I’d been keeping my dalliance with Jiu-Jitsu a secret from my Taekwondo sensei for fear he might feel cheated on.
But, of course, he had to ask how I hurt my foot. So, of course, I had to come clean. And, of course, he didn’t believe me.
Which was insulting. Did he not think I could kick butt in multiple disciplines? But he covered with something about me being sarcastic and therefore hard to believe.
“So, is this a new thing you’ve started?” he asked, once I’d finally convinced him.
“Uuuuumm… Well. Since the end of last year, actually.”
“Huh,” he said.
Then I employed the line Chatter Master suggested to me months ago: “Thank you for helping me discover a love for martial arts that made me want to learn even more.”
He nodded. [Well done, CM!] “Jiu-Jitsu is good self defense,” he admitted. “Any fight that lasts more than six or eight seconds is bound to end up on the ground. This is good for you to learn.”
“So you’re not upset with me?”
He shook his head. Then he said, “I had no idea you had a secret double life.”
I like the sound of that.
Next I said the thing my Jiu-Jitsu instructor suggested months ago: “Do you want to maybe come check out a class with me?”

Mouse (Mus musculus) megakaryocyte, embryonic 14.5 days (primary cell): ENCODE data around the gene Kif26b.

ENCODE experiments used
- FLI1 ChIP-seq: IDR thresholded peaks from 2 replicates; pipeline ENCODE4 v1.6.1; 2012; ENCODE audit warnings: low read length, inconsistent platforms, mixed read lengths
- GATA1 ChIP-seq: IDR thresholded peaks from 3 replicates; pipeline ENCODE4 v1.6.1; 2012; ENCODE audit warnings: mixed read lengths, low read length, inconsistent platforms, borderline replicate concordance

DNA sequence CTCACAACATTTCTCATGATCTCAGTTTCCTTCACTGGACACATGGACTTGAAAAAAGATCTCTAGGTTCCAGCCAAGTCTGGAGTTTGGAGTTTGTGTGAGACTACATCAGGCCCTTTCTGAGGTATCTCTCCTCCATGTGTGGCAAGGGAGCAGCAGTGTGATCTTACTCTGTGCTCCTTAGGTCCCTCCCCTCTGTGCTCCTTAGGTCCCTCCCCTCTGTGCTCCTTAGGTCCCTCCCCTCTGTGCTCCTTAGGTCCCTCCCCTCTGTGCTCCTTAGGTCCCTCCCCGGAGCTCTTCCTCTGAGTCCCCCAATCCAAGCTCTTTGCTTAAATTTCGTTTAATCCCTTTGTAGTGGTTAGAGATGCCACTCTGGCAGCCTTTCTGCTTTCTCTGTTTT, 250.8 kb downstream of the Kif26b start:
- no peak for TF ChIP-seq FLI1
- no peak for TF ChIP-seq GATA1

Lo and behold:
I wish I had gotten a picture of my two instructors shaking hands. If anyone felt the earthquake, that’s what caused it.
Sensei just wanted to observe, so we sat on the side together. I can’t participate because of my injury, but it was good to be there to try to keep up with the training/not forget everything.
It was cool doing this with Sensei when I’m already advanced in Jiu-Jitsu so I could answer his questions and demonstrate, from my seated position, the rationale behind different types of grabs. It was interesting to hear his comments, too, notably: “He’s a good teacher,” which I shared with Instructor later.
On the whole, Sensei enjoyed himself, thinks he may take a trial class down the road, and said it seems like a good group of people I “paid in advance to talk to me so it looked like I had friends.”